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Title page for ETD etd-03242014-193002

Type of Document Master's Thesis
Author Banalagay, Rueben Ansel
Author's Email Address rbanalagay@gmail.com
URN etd-03242014-193002
Title Two Compartment Model Fitting From Dialysis Data
Degree Master of Science
Department Electrical Engineering
Advisory Committee
Advisor Name Title
Mitch Wilkes Committee Member
William Fissell Committee Member
  • Pharmacokinetics
  • Linear Systems
  • Dialysis
Date of Defense 2014-03-20
Availability unrestricted
Hemodialysis remains an under-appreciated opportunity to assess individual pharmacokinetics. As dialysis is started and stopped, drug clearance suddenly changes, thus disturbing drug equilibration between pharmacokinetic compartments and resulting in an observable change in the drug concentration of a patient’s blood. Such changes are not unlike the output response of a linear system when perturbed by an input signal. Indeed, commonly used pharmacokinetic modeling techniques involve injecting patients with a bolus drug infusion and observing the patient’s drug levels over time. In effect, such techniques aim to characterize the impulse response of a patient. However, such studies are expensive in terms of manpower and time, and are performed over many people to create a “one-size-fits-all” model for a population.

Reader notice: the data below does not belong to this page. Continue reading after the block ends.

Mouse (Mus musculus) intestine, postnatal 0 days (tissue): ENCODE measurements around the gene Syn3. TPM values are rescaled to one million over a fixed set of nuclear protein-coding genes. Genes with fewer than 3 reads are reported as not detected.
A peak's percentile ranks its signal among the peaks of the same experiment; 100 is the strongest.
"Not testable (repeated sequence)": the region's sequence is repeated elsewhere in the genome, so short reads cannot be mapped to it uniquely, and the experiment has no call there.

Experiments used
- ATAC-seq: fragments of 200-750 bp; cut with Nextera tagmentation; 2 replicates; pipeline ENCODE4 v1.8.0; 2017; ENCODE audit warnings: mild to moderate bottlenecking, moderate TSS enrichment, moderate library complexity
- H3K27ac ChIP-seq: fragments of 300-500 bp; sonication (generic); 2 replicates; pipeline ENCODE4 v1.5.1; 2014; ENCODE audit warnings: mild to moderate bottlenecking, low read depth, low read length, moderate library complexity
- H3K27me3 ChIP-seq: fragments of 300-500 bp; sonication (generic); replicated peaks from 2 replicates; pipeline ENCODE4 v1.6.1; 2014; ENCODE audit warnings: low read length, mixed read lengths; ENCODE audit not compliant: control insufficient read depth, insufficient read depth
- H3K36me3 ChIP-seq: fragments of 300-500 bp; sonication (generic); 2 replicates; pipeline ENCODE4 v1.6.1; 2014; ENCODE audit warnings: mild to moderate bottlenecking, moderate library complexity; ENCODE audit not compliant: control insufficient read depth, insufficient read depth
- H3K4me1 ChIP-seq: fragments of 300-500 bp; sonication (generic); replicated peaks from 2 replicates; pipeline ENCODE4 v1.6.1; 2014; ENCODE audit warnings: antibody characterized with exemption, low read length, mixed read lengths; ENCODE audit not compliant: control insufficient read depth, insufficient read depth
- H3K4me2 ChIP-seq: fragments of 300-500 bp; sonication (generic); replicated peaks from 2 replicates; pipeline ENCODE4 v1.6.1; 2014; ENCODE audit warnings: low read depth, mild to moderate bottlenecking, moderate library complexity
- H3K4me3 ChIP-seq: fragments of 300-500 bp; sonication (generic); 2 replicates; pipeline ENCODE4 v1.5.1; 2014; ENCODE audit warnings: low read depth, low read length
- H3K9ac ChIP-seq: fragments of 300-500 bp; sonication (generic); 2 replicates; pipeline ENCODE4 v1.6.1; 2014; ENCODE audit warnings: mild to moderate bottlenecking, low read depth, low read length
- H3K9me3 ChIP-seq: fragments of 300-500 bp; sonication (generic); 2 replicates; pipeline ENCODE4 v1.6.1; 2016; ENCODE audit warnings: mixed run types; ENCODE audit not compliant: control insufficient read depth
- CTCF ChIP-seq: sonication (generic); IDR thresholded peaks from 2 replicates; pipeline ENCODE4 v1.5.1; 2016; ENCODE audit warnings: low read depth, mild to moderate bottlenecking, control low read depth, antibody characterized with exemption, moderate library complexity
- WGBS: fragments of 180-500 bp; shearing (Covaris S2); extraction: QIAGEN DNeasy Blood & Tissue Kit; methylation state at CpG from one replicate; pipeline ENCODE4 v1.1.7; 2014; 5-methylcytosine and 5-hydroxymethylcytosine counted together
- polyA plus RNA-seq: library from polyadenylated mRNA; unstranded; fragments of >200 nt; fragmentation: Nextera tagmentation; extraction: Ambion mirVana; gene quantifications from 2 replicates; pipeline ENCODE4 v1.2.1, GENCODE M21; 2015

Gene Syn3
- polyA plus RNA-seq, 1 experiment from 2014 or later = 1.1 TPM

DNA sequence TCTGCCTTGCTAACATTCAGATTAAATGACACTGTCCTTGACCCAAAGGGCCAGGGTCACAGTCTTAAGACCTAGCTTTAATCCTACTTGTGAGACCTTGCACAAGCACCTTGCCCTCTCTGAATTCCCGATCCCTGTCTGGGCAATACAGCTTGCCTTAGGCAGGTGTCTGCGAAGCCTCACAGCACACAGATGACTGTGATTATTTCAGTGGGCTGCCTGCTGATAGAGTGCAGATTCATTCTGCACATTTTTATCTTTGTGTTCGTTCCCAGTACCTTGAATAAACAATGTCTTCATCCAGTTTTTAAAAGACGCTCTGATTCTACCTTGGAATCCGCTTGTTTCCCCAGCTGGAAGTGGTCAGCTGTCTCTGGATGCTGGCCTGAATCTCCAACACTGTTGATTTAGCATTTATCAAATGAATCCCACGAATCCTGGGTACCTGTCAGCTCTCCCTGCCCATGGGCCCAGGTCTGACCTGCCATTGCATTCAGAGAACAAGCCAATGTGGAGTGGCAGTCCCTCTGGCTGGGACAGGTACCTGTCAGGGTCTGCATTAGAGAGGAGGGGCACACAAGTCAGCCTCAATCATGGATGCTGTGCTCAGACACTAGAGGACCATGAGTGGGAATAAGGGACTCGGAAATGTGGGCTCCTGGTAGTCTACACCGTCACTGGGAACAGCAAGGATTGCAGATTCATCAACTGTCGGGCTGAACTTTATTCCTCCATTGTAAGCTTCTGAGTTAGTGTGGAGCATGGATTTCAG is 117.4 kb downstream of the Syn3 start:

This thesis explores the idea of recasting pharmacokinetic modeling in the context of linear systems theory. In particular, we look to the dialysis machine as a means of creating an “input signal” to estimate the “filter coefficients” of a particular patient. We first show simulations where simple least squares techniques can accomplish this goal to any arbitrary accuracy, provided enough data exists in a noiseless environment. For real clinical data, we create a search procedure based on the linear systems representation of a two-compartment pharmacokinetic model. Our results on real patients show that good predictions of patient drug concentrations can be achieved from samples taken from only the first hour of dialysis. This is a significant improvement over normal pharmacokinetic studies that usually involve many more hours and samples.

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